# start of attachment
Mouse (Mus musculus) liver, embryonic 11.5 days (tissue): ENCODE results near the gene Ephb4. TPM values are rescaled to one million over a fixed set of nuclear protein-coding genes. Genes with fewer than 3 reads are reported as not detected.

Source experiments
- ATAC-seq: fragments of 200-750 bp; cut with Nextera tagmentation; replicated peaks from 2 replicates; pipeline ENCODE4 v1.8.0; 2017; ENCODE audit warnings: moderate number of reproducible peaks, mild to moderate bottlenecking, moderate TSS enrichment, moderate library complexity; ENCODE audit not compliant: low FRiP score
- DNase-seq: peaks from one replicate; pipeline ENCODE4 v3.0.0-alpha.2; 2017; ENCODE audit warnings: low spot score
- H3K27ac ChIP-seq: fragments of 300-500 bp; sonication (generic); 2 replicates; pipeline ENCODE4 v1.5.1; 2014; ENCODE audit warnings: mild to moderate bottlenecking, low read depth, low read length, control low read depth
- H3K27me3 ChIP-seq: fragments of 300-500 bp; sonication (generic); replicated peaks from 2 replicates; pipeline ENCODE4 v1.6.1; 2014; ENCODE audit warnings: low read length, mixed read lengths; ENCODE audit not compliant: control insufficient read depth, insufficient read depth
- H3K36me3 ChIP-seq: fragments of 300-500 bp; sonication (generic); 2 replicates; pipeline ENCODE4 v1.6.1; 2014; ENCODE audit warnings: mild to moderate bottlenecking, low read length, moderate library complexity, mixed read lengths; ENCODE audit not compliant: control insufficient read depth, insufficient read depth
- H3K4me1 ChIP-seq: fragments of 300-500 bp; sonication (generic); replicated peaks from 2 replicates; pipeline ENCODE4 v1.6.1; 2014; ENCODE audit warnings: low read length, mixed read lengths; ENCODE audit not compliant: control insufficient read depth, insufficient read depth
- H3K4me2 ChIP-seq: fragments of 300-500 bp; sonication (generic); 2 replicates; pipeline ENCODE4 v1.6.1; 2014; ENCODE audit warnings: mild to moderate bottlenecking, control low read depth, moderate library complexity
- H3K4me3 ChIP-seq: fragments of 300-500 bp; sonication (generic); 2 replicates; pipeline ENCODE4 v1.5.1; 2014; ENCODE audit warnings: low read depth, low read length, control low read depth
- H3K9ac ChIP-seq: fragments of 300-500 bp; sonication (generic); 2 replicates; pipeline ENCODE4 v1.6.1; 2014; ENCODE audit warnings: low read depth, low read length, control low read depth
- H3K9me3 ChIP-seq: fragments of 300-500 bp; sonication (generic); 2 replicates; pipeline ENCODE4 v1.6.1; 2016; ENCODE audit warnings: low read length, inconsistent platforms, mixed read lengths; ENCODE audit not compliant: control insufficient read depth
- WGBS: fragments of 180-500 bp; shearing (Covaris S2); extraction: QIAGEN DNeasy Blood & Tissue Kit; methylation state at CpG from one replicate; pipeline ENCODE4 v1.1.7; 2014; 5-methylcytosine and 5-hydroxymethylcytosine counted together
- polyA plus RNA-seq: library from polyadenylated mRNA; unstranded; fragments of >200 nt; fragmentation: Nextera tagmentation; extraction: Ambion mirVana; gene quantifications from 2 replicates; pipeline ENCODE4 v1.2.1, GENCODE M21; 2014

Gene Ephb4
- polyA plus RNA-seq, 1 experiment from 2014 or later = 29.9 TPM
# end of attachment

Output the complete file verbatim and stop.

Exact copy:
Mouse (Mus musculus) liver, embryonic 11.5 days (tissue): ENCODE results near the gene Ephb4. TPM values are rescaled to one million over a fixed set of nuclear protein-coding genes. Genes with fewer than 3 reads are reported as not detected.

Source experiments
- ATAC-seq: fragments of 200-750 bp; cut with Nextera tagmentation; replicated peaks from 2 replicates; pipeline ENCODE4 v1.8.0; 2017; ENCODE audit warnings: moderate number of reproducible peaks, mild to moderate bottlenecking, moderate TSS enrichment, moderate library complexity; ENCODE audit not compliant: low FRiP score
- DNase-seq: peaks from one replicate; pipeline ENCODE4 v3.0.0-alpha.2; 2017; ENCODE audit warnings: low spot score
- H3K27ac ChIP-seq: fragments of 300-500 bp; sonication (generic); 2 replicates; pipeline ENCODE4 v1.5.1; 2014; ENCODE audit warnings: mild to moderate bottlenecking, low read depth, low read length, control low read depth
- H3K27me3 ChIP-seq: fragments of 300-500 bp; sonication (generic); replicated peaks from 2 replicates; pipeline ENCODE4 v1.6.1; 2014; ENCODE audit warnings: low read length, mixed read lengths; ENCODE audit not compliant: control insufficient read depth, insufficient read depth
- H3K36me3 ChIP-seq: fragments of 300-500 bp; sonication (generic); 2 replicates; pipeline ENCODE4 v1.6.1; 2014; ENCODE audit warnings: mild to moderate bottlenecking, low read length, moderate library complexity, mixed read lengths; ENCODE audit not compliant: control insufficient read depth, insufficient read depth
- H3K4me1 ChIP-seq: fragments of 300-500 bp; sonication (generic); replicated peaks from 2 replicates; pipeline ENCODE4 v1.6.1; 2014; ENCODE audit warnings: low read length, mixed read lengths; ENCODE audit not compliant: control insufficient read depth, insufficient read depth
- H3K4me2 ChIP-seq: fragments of 300-500 bp; sonication (generic); 2 replicates; pipeline ENCODE4 v1.6.1; 2014; ENCODE audit warnings: mild to moderate bottlenecking, control low read depth, moderate library complexity
- H3K4me3 ChIP-seq: fragments of 300-500 bp; sonication (generic); 2 replicates; pipeline ENCODE4 v1.5.1; 2014; ENCODE audit warnings: low read depth, low read length, control low read depth
- H3K9ac ChIP-seq: fragments of 300-500 bp; sonication (generic); 2 replicates; pipeline ENCODE4 v1.6.1; 2014; ENCODE audit warnings: low read depth, low read length, control low read depth
- H3K9me3 ChIP-seq: fragments of 300-500 bp; sonication (generic); 2 replicates; pipeline ENCODE4 v1.6.1; 2016; ENCODE audit warnings: low read length, inconsistent platforms, mixed read lengths; ENCODE audit not compliant: control insufficient read depth
- WGBS: fragments of 180-500 bp; shearing (Covaris S2); extraction: QIAGEN DNeasy Blood & Tissue Kit; methylation state at CpG from one replicate; pipeline ENCODE4 v1.1.7; 2014; 5-methylcytosine and 5-hydroxymethylcytosine counted together
- polyA plus RNA-seq: library from polyadenylated mRNA; unstranded; fragments of >200 nt; fragmentation: Nextera tagmentation; extraction: Ambion mirVana; gene quantifications from 2 replicates; pipeline ENCODE4 v1.2.1, GENCODE M21; 2014

Gene Ephb4
- polyA plus RNA-seq, 1 experiment from 2014 or later = 29.9 TPM